Newest Reviews:

New Movies -  

The Tunnel


The Tall Man

Mama Africa





Brownian Movement

Last Ride

[Rec]³: Genesis

Hara-Kiri: Death of a Samurai

Indie Game: The Movie

Abraham Lincoln: Vampire Hunter

Old Movies -

Touki Bouki: The Journey of the Hyena

Drums Along the Mohawk

The Chase

The Heiress

Show People

The Strange Affair of Uncle Harry



Miracle Mile

The Great Flamarion

Dark Habits

Archives -

Recap: 2000, 2001, 2002, 2003, 2004 , 2005, 2006, 2007 , 2008 , 2009 , 2010 , 2011 , 2012

All reviews alphabetically

All reviews by star rating

All reviews by release year


Screening Log



E-mail me



The Trip (Michael Winterbottom, 2010)


Michael Winterbottom’s The Trip, a chatty, faux reality show adapted from a six-episode television series, is an initially charming diversion that sputters to a finish. The slim premise here sees two actors tasked by the newspaper The Observer to review the great restaurants of northern England. Playing themselves are Steve Coogan and Rob Brydon, who previously starred together (again, as themselves) in Winterbottom’s 2005 adaptation of Tristam Shandy. Coogan, whose girlfriend chooses not to accompany him at the last moment, phones Brydon and asks him to join him on what turns out to be an opportunity for the two men to bond, pontificate, and reassess their priorities.


The Trip’s premise mines humor from the improvisational conversations between Coogan and Brydon. The two are ill-suited for their simple job as critics, showing very little interest in and next to no expertise about the food they are supposed to be reviewing.  “The consistency is a bit like snot,” Coogan declares after taking a bite, “but it tastes great!” The two spend most of their time instead discussing their careers and ribbing each other about their respective acting prowess. This competition over who is the better actor largely takes the form of an endless series of celebrity impressions. Beyond this, the two engage in some light sightseeing (Coogan, from Manchester, amusingly feels like he’s deeply in touch with the area) and manage their personal relationships via cell phone.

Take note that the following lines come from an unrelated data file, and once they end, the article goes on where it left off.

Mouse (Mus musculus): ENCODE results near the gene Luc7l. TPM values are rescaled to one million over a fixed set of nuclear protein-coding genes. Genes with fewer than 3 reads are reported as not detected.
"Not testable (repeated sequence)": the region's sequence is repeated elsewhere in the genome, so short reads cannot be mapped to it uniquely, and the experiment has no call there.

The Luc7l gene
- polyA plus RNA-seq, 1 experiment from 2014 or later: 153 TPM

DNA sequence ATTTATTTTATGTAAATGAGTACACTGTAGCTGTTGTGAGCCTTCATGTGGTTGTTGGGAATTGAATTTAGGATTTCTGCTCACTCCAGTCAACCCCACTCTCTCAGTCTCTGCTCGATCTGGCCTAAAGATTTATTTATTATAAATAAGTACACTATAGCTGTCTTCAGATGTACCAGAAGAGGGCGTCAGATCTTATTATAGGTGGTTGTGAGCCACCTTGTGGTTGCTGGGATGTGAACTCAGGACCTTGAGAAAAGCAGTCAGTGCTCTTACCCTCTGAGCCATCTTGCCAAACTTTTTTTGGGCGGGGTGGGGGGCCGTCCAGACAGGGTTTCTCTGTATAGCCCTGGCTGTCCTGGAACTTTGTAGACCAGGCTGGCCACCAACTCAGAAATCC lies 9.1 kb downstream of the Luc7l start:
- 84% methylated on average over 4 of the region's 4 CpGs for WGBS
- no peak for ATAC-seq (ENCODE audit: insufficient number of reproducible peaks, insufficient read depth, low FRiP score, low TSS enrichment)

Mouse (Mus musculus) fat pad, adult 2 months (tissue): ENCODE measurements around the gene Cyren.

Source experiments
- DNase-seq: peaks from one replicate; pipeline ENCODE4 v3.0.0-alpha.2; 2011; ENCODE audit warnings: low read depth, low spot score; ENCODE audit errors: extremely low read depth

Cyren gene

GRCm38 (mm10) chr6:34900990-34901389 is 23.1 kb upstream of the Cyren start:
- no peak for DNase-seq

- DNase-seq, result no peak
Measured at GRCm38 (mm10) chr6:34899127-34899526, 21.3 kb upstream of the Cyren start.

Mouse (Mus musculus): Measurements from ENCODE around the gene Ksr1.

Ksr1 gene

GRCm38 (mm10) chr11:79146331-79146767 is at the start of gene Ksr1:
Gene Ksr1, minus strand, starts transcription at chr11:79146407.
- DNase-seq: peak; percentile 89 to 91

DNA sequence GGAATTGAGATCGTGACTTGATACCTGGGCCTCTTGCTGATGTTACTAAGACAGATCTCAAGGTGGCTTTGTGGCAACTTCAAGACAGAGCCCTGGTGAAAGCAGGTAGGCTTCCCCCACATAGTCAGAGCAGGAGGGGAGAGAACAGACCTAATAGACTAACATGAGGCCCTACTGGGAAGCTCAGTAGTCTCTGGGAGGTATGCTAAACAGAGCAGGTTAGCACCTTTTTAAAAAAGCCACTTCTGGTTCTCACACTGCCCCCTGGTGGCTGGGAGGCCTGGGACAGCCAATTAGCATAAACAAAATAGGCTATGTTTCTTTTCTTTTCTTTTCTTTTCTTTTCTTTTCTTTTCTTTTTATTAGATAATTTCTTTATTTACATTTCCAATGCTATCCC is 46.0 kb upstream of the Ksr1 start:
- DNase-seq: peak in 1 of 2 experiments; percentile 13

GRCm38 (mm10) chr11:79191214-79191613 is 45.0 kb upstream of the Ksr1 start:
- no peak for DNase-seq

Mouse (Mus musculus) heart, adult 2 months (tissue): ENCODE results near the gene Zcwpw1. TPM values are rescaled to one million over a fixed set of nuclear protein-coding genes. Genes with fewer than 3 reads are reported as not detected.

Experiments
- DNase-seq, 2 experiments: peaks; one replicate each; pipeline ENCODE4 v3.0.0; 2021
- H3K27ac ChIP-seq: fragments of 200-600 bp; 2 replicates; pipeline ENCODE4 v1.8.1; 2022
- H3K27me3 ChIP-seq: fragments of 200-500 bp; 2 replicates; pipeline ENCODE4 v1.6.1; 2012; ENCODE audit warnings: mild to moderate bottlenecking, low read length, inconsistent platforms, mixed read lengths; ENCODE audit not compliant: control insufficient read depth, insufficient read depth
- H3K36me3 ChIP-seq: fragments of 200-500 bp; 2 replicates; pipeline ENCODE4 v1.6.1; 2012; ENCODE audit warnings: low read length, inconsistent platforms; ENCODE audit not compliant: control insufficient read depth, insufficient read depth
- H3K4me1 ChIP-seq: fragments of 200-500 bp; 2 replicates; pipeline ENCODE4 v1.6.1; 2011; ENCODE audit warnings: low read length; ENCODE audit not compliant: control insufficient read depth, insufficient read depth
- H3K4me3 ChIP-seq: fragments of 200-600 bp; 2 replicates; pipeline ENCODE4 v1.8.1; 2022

This is slight material, to be sure, but it is pleasant, to an extent. The nice cinematography, courtesy of Ben Smithard, makes the best of the overcast English countryside. The conversations between Coogan and Brydon are mostly clever and fun. Still, one cannot help but feel the film could aim at resolving something deeper than the boilerplate relationship issues that irk the two men. As it is, the improvisational jabs that the men throw at one another are drawn from a limited bag of tricks, and are not quite enough to sustain the film. Near the end, Coogan’s father comments that “it must be exhausting keeping all of this going on,” and he’s more right than not. As The Trip’s limited charms begin to wear thin, the lack of greater substance becomes more of a liability. Of course, not every film needs to aspire to great drama, but The Trip’s insistent modesty begins to feel like a crutch after a while.



Jeremy Heilman